VP-24 Alumni Association |
(VB-104, VPB-104, VP-104, VP-HL-4, VA(HM)-13)
William Francis Surgi, Jr.
VP-24 recently lost one of its more famous, dedicated and colorful veterans.
World War II Navy veteran and Smithsonian Air and Space Museum volunteer William Francis Surgi, Jr., 79, who founded the Battle of the Coral Sea Association and helped Dr. Robert Ballard locate the sunken remains of the Yorktown, died 1 November 2003 at Suburban Hospital in Bethesda MD.
Bill was born on 7 February 1924 in New Orleans LA. He entered the Navy on his 17th birthday and served on aircraft carriers in the Atlantic and the Pacific, including the Yorktown, which was sunk at the Battle of Midway. After the war, he was attached to the RAF, serving as "Representative to His Majesty for the Morale of the Forces." He left the Navy after 11 years, spent 22 years at other work, then returned to the Navy for another 10 years, retiring as an Aviation Machinist Mate First Class on his 60th birthday in 1984.
Bill started the Battle of the Coral Sea Association, a group that included American, Australian, and Japanese veterans, as well as others interested in that historic battle. In 1993, he attended the reunion of the Japanese carrier Hiryu, which was sunk at the Battle of Midway. In 1998 he was the only Yorktown veteran to accompany Dr. Robert Ballard on the National Geographic expedition to locate the Yorktown. He was also invited to join the Japanese on Midway Island in August 2000 at a memorial service for their war dead.
At the groundbreaking for the World War II Memorial on the Mall in Washington DC in November 2000, he was one of two veterans representing the U.S. Navy and stood between President Bill Clinton and former Senator Bob Dole on that occasion. Bill was a member of the commission that selected the design and oversaw the erection of the Maryland World War II Memorial in Annapolis. He was also involved in the development of a memorial at Midway Airport in Chicago.
At the time of his death, Bill was serving as the only enlisted Trustee of the Association of Naval Aviation, and was training to serve as a docent at the Smithsonian's Air and Space Museum, for which he had volunteered for many years in preparing the aircraft engine collection for display. He was an active member of the Disabled American Veterans, the American Legion, the Civil Air Patrol, the Naval Historical Foundation and the Southern Cross Club. In the City of Rockville and his neighborhood of Twinbrook, he was in charge of the annual block party on the Night Out Against Crime and was involved in various other community activities. He participated in the Rockville Memorial Day Parades every year, usually with his local DAV chapter, and usually riding in a vintage olive drab jeep wearing his WWII helmet and life preserver.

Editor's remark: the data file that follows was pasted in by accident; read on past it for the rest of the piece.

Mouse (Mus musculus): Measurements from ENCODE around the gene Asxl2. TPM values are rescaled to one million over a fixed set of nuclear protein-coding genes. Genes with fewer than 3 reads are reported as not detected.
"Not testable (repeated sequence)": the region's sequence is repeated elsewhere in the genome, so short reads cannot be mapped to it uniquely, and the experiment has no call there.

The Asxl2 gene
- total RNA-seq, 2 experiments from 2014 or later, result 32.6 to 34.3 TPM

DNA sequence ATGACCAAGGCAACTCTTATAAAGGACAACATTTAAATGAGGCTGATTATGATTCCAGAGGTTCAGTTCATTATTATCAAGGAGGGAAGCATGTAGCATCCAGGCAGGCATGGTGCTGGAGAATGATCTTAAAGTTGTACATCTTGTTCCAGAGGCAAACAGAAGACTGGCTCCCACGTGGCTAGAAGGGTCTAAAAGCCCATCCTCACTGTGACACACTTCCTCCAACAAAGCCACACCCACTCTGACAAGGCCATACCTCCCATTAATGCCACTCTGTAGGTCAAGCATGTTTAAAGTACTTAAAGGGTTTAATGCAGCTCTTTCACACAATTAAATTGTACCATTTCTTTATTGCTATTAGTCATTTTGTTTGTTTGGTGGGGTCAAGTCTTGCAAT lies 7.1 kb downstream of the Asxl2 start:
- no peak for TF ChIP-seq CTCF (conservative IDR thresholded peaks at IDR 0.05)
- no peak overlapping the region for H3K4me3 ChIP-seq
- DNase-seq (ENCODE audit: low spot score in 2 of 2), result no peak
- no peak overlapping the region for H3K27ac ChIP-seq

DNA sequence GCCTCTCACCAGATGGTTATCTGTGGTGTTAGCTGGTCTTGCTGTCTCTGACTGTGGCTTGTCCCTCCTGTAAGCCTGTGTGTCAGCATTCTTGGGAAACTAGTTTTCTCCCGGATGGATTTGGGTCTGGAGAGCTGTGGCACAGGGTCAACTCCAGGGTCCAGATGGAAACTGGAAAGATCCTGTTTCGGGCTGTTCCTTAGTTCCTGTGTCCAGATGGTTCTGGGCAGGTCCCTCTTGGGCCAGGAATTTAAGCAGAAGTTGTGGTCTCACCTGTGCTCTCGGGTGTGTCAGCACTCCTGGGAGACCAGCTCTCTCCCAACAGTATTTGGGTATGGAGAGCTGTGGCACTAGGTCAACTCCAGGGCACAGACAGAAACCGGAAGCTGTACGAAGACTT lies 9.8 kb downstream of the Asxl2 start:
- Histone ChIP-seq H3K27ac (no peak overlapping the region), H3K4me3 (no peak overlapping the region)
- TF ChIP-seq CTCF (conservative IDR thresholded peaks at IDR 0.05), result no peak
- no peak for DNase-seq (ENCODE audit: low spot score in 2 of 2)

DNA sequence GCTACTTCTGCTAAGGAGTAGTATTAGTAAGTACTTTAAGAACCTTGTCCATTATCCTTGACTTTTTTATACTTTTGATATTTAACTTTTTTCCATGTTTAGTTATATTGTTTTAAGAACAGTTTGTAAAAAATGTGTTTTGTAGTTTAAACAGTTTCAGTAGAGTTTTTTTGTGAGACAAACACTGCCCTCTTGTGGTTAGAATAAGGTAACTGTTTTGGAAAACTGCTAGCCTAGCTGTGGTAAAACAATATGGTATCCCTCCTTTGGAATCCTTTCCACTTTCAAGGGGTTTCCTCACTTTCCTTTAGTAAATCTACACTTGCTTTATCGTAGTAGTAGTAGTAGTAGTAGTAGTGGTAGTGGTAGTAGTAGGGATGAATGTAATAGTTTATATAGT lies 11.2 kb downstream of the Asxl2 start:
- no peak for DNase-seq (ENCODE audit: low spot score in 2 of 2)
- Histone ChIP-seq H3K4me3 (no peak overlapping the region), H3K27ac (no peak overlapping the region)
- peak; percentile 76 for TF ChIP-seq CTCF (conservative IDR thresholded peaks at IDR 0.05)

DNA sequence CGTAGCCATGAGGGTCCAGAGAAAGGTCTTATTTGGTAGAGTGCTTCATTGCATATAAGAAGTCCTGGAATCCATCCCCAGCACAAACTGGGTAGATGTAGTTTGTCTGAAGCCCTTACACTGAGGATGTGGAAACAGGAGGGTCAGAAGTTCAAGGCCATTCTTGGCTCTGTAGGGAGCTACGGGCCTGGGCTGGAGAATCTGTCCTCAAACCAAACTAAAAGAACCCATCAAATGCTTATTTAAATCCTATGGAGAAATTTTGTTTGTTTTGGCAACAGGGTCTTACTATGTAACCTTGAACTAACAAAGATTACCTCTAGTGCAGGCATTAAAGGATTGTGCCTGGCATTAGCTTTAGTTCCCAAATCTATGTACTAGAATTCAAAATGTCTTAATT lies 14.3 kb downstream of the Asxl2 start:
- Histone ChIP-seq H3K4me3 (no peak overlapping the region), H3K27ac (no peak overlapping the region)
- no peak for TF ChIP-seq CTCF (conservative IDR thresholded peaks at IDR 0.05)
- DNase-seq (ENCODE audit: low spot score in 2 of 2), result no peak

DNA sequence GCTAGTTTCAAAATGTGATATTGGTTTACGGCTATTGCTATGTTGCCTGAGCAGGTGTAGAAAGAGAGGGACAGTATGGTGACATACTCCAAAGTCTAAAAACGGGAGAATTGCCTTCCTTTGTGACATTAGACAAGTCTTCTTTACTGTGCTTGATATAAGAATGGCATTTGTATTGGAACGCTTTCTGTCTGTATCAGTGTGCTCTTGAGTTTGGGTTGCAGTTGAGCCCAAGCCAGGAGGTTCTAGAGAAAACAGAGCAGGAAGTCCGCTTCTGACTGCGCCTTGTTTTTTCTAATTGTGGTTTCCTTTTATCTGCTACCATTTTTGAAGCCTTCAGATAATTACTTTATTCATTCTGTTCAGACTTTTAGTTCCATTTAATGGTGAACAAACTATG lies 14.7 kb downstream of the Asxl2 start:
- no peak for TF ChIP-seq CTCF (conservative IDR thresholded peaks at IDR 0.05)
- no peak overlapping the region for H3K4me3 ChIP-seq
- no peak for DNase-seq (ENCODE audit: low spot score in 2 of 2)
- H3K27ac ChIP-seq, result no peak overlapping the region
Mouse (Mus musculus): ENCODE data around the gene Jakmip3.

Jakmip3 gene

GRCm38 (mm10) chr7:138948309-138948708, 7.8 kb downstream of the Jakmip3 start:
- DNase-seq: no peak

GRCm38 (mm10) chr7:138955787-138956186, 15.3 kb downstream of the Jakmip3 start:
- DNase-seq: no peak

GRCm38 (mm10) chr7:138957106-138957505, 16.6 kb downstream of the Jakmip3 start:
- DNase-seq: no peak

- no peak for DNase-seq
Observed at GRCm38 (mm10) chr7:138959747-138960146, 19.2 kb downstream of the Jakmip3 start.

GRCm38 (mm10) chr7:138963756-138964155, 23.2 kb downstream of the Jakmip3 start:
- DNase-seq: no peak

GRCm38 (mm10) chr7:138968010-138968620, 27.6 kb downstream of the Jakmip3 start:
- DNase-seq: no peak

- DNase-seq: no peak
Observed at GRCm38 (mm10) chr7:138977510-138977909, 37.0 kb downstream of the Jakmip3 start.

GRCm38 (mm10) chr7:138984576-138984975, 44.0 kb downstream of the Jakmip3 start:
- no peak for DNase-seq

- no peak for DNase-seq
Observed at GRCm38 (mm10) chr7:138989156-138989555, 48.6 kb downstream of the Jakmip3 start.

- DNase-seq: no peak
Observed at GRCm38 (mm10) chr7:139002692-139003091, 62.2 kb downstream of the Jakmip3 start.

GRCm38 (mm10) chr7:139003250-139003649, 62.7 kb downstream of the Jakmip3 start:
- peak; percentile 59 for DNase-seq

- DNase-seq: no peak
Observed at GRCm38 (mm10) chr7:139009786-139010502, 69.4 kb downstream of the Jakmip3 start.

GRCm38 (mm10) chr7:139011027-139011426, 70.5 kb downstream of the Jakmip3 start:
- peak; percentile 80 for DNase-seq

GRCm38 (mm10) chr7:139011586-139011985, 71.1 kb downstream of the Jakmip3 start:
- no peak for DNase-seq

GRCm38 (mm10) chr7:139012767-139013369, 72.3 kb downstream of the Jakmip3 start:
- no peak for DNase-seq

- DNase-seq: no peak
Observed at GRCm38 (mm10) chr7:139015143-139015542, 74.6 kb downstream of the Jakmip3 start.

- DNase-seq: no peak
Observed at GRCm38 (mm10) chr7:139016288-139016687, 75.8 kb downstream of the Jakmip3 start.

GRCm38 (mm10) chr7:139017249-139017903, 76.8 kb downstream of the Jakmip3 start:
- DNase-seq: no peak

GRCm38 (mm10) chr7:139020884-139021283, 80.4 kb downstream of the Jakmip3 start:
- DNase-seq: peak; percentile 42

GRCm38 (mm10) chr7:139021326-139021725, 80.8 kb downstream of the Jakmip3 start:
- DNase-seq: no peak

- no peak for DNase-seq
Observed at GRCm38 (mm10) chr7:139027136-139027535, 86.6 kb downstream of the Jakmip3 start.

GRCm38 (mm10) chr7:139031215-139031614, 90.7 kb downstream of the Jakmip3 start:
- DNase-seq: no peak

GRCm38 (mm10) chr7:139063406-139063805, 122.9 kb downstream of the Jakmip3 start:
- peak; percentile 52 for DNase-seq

In addition to his military activities, Bill was an advocate for the treatment of the mentally challenged and a member of the Voice of the Retarded. He was the first recipient of the City of Rockville's F. Michael Taff Award honoring an individual or organization that has made a contribution to improving the lives of people with disabilities.
Survivors include his wife, Jean S. Surgi of Rockville; two sons from his first marriage, Rand Surgi (and his wife Kathy) of Portland, Maine, and Alan Surgi of Lompoc, California; his former wife, Betty Rand of Portland, Maine; two stepdaughters, Kathy Allison (and her husband Arthur) of Brinklow and Martha Moore of Silver Spring; two grandchildren, Erika Moore and Kayce Allison; three sisters, Marie Claire Logiudice of Ohio and Florida, and Adele Antoine and Lisette Surgi of Louisiana; and a host of other relatives and friends in this country, Australia, and Japan
"VP-24 (VB-104, VPB-104, VP-104, VP-HL-4, VA(HM)-13) Alumni Association"